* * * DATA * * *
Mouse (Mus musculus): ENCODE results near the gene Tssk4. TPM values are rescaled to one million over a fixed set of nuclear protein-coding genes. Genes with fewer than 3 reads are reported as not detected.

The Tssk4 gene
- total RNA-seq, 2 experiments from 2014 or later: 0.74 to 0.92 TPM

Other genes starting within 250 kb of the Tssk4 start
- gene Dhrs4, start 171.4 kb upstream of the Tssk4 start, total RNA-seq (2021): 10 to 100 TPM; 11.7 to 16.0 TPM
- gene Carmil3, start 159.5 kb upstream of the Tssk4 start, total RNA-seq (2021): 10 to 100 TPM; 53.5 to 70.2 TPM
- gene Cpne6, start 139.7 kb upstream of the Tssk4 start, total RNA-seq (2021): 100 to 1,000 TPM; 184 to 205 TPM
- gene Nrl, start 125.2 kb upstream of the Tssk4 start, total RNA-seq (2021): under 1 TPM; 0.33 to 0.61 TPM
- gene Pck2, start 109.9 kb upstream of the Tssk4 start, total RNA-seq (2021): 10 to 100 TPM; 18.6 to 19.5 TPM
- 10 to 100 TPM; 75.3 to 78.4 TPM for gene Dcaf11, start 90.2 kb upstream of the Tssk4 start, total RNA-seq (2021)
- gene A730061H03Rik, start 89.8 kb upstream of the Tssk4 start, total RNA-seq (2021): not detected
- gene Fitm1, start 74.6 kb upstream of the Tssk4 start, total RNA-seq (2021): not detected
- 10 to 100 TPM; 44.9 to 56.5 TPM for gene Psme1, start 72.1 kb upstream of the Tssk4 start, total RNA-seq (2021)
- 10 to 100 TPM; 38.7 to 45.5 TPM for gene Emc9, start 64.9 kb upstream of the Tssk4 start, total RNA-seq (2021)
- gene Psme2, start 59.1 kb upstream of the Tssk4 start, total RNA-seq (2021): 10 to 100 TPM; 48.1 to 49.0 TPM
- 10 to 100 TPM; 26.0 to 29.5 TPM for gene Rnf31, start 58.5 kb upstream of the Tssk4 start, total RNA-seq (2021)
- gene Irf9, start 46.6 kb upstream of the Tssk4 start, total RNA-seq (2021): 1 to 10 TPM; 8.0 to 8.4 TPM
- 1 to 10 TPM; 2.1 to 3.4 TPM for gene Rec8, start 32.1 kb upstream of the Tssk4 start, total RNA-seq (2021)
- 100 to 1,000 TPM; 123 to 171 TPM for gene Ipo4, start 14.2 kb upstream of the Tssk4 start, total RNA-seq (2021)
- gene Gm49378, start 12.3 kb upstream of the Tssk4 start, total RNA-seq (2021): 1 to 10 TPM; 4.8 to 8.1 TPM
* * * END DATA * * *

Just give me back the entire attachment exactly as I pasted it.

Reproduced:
Mouse (Mus musculus): ENCODE results near the gene Tssk4. TPM values are rescaled to one million over a fixed set of nuclear protein-coding genes. Genes with fewer than 3 reads are reported as not detected.

The Tssk4 gene
- total RNA-seq, 2 experiments from 2014 or later: 0.74 to 0.92 TPM

Other genes starting within 250 kb of the Tssk4 start
- gene Dhrs4, start 171.4 kb upstream of the Tssk4 start, total RNA-seq (2021): 10 to 100 TPM; 11.7 to 16.0 TPM
- gene Carmil3, start 159.5 kb upstream of the Tssk4 start, total RNA-seq (2021): 10 to 100 TPM; 53.5 to 70.2 TPM
- gene Cpne6, start 139.7 kb upstream of the Tssk4 start, total RNA-seq (2021): 100 to 1,000 TPM; 184 to 205 TPM
- gene Nrl, start 125.2 kb upstream of the Tssk4 start, total RNA-seq (2021): under 1 TPM; 0.33 to 0.61 TPM
- gene Pck2, start 109.9 kb upstream of the Tssk4 start, total RNA-seq (2021): 10 to 100 TPM; 18.6 to 19.5 TPM
- 10 to 100 TPM; 75.3 to 78.4 TPM for gene Dcaf11, start 90.2 kb upstream of the Tssk4 start, total RNA-seq (2021)
- gene A730061H03Rik, start 89.8 kb upstream of the Tssk4 start, total RNA-seq (2021): not detected
- gene Fitm1, start 74.6 kb upstream of the Tssk4 start, total RNA-seq (2021): not detected
- 10 to 100 TPM; 44.9 to 56.5 TPM for gene Psme1, start 72.1 kb upstream of the Tssk4 start, total RNA-seq (2021)
- 10 to 100 TPM; 38.7 to 45.5 TPM for gene Emc9, start 64.9 kb upstream of the Tssk4 start, total RNA-seq (2021)
- gene Psme2, start 59.1 kb upstream of the Tssk4 start, total RNA-seq (2021): 10 to 100 TPM; 48.1 to 49.0 TPM
- 10 to 100 TPM; 26.0 to 29.5 TPM for gene Rnf31, start 58.5 kb upstream of the Tssk4 start, total RNA-seq (2021)
- gene Irf9, start 46.6 kb upstream of the Tssk4 start, total RNA-seq (2021): 1 to 10 TPM; 8.0 to 8.4 TPM
- 1 to 10 TPM; 2.1 to 3.4 TPM for gene Rec8, start 32.1 kb upstream of the Tssk4 start, total RNA-seq (2021)
- 100 to 1,000 TPM; 123 to 171 TPM for gene Ipo4, start 14.2 kb upstream of the Tssk4 start, total RNA-seq (2021)
- gene Gm49378, start 12.3 kb upstream of the Tssk4 start, total RNA-seq (2021): 1 to 10 TPM; 4.8 to 8.1 TPM